– Baron Davis opted out of the final year of his contract with the Golden State Warriors, which would have paid him nearly $18 million. Five hours later, Carter reported that word on the street is that Davis will join my man, Elton Brand, on the Clippers next season.

– Within 30 minutes of the start of free agency, the Warriors, who now have money to spend, put in a call to Gilbert Arenas and offered him a maximum-level contract of five years and more than $100 million. Guess it’s safe to say the Warriors regret ever letting Gil leave in the first place.

– After locking up Antawn Jamison, Wizards general manager Ernie Grunfeld offered Arenas a maximum six year, $124 million deal. Grunfeld apparently also laid it all on the line, telling Gilbert that if he takes the max deal, then the Wiz offseason is essentially over. There will be no money to retain Roger Mason Jr., or to pick up any other pieces to round out the roster.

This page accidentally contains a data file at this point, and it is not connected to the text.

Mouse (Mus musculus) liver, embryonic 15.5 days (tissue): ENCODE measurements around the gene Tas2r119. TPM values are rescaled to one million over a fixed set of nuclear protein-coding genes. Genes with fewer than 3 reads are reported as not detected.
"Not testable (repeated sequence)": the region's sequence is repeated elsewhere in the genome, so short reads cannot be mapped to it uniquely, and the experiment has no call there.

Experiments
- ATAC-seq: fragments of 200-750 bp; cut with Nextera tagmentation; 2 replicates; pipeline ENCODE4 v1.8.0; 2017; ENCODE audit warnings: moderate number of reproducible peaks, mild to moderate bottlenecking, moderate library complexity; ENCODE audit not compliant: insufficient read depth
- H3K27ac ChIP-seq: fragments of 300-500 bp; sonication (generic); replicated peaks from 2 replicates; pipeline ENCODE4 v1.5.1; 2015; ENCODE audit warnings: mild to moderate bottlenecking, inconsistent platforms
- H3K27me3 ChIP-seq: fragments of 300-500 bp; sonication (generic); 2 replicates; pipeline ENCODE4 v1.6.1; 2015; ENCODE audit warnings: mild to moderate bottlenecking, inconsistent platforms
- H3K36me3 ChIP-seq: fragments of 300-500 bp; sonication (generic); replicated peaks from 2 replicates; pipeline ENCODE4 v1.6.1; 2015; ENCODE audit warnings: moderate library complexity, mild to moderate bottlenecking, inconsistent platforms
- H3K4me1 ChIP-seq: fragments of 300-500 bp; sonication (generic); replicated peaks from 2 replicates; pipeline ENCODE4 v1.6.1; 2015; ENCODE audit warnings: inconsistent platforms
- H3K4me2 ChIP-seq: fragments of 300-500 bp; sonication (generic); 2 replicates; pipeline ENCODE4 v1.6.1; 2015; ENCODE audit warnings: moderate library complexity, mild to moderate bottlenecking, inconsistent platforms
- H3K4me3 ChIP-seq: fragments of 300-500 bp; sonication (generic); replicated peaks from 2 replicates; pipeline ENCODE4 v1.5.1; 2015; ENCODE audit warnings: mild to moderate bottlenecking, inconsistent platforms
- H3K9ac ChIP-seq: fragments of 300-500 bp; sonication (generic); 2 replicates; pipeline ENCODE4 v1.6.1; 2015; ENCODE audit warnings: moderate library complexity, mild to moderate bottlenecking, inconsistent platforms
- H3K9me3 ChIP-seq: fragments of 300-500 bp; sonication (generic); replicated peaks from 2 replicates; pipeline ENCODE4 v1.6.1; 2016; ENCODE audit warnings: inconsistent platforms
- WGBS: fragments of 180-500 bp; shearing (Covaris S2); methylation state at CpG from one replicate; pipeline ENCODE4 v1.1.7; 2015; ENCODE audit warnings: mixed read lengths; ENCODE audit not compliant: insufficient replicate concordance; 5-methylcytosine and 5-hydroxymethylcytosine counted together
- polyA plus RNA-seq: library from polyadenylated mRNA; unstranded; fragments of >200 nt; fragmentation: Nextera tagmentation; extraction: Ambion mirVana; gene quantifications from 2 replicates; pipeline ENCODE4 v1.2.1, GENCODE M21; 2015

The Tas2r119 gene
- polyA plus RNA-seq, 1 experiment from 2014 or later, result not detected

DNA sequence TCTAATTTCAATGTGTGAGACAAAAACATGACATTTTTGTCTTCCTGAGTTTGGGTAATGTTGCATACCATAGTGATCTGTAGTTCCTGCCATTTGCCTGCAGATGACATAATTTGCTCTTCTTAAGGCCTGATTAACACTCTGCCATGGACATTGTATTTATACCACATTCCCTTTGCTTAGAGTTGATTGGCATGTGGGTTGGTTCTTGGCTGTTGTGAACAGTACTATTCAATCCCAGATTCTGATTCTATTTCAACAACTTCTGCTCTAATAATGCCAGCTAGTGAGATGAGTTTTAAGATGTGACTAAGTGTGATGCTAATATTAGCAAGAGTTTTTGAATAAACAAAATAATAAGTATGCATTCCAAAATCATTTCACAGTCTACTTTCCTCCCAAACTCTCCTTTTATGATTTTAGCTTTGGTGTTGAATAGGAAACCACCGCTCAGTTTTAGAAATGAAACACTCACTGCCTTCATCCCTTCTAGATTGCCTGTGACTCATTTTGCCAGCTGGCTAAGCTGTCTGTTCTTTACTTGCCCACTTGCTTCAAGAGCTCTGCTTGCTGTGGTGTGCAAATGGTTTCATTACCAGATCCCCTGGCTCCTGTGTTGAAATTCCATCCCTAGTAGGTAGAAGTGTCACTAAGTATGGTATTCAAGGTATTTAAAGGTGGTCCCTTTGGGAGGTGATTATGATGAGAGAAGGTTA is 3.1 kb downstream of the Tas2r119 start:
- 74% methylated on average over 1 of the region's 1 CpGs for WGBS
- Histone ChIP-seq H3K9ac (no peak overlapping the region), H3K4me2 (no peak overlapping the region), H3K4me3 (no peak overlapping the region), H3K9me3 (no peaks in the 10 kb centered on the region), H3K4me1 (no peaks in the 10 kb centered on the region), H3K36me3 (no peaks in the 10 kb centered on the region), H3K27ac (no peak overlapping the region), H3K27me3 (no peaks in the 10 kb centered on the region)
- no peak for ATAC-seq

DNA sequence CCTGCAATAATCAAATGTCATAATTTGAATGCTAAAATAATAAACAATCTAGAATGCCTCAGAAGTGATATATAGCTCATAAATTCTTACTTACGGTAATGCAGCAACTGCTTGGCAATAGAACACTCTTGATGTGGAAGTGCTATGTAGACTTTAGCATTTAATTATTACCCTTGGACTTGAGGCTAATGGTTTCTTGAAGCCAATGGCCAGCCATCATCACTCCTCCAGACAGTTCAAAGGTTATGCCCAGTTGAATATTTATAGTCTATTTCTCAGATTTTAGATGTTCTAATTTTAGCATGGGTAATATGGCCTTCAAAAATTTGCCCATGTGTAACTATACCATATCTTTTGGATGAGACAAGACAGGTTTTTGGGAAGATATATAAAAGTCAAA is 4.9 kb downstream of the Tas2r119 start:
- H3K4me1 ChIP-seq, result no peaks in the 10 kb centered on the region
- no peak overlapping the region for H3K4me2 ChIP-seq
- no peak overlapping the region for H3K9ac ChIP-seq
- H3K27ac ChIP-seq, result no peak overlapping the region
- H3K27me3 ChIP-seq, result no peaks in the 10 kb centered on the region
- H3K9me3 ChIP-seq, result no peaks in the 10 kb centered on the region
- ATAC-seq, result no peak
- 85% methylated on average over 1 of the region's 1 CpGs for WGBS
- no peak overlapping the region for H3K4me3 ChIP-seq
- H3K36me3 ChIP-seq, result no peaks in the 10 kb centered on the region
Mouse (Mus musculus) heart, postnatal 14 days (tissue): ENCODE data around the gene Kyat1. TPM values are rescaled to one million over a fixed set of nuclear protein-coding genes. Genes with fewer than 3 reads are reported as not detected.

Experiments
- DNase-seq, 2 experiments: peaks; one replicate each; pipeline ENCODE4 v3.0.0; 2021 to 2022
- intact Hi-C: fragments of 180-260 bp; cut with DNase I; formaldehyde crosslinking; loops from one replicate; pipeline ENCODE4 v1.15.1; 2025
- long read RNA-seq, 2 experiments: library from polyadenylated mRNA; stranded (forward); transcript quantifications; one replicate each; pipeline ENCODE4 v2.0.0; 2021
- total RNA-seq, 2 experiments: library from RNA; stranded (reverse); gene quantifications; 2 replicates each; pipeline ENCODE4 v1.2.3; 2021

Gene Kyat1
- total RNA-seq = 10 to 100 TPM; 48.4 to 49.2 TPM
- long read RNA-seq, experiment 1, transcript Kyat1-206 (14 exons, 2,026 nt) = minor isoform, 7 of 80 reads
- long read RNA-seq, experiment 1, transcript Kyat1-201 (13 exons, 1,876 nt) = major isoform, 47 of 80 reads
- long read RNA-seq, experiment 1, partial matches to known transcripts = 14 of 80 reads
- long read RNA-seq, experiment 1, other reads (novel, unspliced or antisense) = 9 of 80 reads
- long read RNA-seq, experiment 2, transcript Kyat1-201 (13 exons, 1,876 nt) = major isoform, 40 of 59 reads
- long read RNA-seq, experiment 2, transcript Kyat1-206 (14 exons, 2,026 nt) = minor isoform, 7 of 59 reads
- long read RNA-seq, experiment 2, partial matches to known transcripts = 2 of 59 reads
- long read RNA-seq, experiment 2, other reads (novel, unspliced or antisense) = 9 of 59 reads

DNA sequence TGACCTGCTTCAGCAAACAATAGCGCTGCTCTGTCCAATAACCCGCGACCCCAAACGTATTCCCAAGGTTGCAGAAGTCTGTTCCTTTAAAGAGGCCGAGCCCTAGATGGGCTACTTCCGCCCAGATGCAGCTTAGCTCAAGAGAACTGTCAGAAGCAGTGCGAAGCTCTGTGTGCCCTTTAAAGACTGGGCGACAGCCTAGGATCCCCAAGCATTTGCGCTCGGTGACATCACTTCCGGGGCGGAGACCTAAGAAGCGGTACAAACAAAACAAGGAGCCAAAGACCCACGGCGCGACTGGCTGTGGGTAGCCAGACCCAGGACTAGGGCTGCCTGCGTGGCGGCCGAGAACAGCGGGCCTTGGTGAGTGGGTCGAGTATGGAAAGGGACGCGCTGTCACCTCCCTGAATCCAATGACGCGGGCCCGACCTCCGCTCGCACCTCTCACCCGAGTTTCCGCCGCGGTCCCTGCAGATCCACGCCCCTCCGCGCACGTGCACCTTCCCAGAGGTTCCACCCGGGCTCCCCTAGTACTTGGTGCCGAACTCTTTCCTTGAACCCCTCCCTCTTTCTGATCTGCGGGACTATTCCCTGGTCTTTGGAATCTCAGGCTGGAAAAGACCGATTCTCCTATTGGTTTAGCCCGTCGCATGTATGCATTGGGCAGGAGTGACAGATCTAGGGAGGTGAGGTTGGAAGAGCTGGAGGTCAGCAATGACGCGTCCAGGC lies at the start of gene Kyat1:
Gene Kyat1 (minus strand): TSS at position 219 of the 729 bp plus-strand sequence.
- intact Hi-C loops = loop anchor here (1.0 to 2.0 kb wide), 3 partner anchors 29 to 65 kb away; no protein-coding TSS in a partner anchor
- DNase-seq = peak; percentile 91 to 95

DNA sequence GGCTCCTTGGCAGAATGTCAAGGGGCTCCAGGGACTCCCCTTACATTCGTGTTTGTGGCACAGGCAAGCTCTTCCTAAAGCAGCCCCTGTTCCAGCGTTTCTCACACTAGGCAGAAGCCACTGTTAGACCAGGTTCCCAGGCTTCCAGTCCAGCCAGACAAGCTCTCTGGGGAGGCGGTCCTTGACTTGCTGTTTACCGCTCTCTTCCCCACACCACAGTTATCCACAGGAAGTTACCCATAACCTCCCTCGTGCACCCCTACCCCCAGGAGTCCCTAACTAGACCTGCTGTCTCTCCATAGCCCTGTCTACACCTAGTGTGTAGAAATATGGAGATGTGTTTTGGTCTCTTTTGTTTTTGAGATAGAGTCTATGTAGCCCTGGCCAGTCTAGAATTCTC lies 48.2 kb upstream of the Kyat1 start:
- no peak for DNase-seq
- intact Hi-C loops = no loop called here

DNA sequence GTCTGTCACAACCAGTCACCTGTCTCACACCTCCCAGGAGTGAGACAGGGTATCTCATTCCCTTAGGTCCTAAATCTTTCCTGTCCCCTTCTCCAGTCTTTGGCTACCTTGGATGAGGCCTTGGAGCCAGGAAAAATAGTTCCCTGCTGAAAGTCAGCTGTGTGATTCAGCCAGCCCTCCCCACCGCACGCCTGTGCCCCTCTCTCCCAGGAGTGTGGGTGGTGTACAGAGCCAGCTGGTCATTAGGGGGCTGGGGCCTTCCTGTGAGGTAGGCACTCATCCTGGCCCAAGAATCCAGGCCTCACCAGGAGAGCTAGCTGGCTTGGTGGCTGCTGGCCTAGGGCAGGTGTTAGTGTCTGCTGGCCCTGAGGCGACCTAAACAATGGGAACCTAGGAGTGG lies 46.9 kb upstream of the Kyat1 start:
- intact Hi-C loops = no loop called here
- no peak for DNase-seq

– The final nugget from Carter is that the Sacramento Kings, who haven’t been noteworthy since Chris Webber was still good, apparently want Agent Zero so badly that they’re allegedly willing to trade away their entire team if need be to make room for him.

That’s a lot of good stuff, especially considering that this is a weak free agent class and the only other news of the day is that Tiger Woods won’t be coming to town.


step one: collect underpants

Do you remember the Underpants Gnomes from South Park? They’re memorable because the had a three-phase business plan that they were convinced would make them lots of cash. Here’s pretty much how it broke down:

1. Collect underpants
2. ?
3. Profit